If a clear line of sight exists into the organization, then it will be easier for leaders to understand where the group has been and where they are going in terms of trends and results. That level analysis drives the foundation of solid evidence based decision making. The KQV triad sets the foundation for evaluating an organization. By understanding all three elements it makes it easier to understand how the organization functions and what is necessary to sustain that organization.

The bottom line on KQV is simple. It is pretty straightforward. At some point you are going to be asked to help a department increase productivity. Those increases are going to expected to occur with increases in quality. That is only going to happen based on a balanced KQV improvement strategy. Helping increase productivity in the right ways means a high degree of quality and velocity. High quality velocity is normally paired with an increase in overall departmental knowledge. People have to know what to do and what they are doing before they can transition to the next level of productivity.

The Next 5 Topics include writing about 1) my stop doing list, 2) the power of investing in people, 3) the importance of pracademics, 4) my Disneyworld experience, and 5) omnichannel contact strategies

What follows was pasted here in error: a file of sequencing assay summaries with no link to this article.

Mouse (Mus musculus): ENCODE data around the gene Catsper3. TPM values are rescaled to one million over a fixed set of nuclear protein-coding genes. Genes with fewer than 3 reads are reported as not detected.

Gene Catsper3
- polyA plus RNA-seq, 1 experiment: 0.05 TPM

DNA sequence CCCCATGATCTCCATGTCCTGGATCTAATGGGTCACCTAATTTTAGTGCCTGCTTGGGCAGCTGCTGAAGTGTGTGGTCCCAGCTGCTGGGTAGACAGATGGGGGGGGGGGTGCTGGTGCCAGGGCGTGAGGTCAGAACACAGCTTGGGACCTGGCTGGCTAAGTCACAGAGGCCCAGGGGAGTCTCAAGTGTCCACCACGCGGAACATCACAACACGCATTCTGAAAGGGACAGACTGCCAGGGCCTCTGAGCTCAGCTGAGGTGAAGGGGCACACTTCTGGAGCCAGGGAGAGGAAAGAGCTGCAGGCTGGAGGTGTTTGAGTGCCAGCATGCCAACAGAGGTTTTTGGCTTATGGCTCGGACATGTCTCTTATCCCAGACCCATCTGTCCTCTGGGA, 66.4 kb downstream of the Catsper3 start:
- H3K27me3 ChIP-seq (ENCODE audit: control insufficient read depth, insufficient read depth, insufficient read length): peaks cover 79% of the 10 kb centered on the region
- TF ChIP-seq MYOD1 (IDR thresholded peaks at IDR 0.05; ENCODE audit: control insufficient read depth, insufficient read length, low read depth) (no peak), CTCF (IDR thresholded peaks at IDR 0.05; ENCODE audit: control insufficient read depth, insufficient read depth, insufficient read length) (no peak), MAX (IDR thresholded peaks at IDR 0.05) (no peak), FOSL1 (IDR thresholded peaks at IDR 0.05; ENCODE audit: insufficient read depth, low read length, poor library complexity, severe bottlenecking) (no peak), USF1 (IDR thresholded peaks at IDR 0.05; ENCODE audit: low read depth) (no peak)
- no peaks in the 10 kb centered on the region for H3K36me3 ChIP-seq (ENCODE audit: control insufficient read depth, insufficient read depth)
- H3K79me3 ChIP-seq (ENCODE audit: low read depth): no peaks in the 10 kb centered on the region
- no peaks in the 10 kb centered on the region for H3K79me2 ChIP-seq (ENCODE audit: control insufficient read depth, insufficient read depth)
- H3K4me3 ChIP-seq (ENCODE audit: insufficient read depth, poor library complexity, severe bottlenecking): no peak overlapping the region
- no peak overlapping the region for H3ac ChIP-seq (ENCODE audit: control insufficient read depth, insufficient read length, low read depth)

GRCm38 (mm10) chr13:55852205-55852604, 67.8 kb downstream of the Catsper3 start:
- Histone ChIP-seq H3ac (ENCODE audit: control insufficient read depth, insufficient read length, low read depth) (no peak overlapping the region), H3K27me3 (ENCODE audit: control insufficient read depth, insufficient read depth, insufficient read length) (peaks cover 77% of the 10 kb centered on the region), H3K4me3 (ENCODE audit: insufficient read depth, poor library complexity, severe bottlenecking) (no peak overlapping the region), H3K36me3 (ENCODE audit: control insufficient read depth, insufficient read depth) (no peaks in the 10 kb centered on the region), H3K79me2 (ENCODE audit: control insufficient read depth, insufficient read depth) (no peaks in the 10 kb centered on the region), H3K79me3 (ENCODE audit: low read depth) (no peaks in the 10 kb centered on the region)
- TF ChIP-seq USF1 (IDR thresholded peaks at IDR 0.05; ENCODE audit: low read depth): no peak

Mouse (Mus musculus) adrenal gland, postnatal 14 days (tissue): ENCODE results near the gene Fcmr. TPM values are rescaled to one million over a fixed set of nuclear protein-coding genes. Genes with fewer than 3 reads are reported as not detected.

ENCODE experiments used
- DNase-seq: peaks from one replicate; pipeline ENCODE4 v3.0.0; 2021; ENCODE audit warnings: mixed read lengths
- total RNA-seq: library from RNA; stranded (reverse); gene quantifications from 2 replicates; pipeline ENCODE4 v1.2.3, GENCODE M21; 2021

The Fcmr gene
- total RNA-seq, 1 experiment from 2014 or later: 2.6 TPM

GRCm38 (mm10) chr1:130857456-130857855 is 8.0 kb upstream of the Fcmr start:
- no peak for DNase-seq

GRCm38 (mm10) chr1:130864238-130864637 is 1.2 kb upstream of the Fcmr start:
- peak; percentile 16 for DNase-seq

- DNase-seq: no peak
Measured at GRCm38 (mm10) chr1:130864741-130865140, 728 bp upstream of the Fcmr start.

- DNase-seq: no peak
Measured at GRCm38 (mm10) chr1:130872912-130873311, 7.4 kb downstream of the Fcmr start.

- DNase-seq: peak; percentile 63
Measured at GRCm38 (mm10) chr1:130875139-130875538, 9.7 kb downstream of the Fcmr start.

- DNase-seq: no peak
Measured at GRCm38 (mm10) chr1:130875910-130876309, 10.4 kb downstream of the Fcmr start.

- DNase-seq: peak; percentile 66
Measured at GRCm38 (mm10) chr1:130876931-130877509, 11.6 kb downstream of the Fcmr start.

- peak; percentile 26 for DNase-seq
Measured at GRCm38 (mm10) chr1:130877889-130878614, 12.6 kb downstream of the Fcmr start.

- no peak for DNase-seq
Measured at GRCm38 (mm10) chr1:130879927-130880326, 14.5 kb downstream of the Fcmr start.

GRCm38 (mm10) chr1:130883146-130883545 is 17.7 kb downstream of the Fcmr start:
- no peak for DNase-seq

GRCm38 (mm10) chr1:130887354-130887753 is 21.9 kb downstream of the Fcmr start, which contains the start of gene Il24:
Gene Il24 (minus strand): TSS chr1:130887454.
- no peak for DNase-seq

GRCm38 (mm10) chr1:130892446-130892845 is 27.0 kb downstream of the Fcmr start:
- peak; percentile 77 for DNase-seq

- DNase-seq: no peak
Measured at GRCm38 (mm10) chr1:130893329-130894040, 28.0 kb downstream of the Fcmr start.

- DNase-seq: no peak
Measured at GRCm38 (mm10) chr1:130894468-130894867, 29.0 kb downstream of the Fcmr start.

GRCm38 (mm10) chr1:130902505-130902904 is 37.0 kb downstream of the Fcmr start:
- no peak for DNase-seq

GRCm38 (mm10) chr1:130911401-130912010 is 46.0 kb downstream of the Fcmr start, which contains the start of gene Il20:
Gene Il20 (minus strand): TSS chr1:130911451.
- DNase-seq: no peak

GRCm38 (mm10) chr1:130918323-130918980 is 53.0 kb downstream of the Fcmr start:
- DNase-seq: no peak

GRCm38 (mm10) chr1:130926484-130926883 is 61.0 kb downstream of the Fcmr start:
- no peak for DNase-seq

On Vendor Management

I was going to write down a few thoughts about vendor management this morning. The results of that endeavor were mixed. This writing endeavor may need to happen again in the form of an academic literature review…

Contracting services from another company seems to be happening more and more. Most modern companies work with a number of vendors. Some of those contracts are larger than others. Some of the relationships require a little more work than others. A few of the contracts are so large that a company might designate an employee to engage in vendor management. I have tried to put together a few thoughts on this subject for some time. Most of my attempts have ended up in a false start. They have ended up in the digital equivalent of a crumpled up piece of paper. I might as well have just pressed the delete key.